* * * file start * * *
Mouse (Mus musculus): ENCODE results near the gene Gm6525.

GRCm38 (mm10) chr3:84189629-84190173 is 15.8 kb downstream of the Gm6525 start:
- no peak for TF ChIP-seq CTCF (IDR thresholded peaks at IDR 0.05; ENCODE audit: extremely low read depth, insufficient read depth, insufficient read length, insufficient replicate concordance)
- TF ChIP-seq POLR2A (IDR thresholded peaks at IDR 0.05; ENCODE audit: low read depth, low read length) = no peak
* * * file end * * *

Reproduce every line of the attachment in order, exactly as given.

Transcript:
Mouse (Mus musculus): ENCODE results near the gene Gm6525.

GRCm38 (mm10) chr3:84189629-84190173 is 15.8 kb downstream of the Gm6525 start:
- no peak for TF ChIP-seq CTCF (IDR thresholded peaks at IDR 0.05; ENCODE audit: extremely low read depth, insufficient read depth, insufficient read length, insufficient replicate concordance)
- TF ChIP-seq POLR2A (IDR thresholded peaks at IDR 0.05; ENCODE audit: low read depth, low read length) = no peak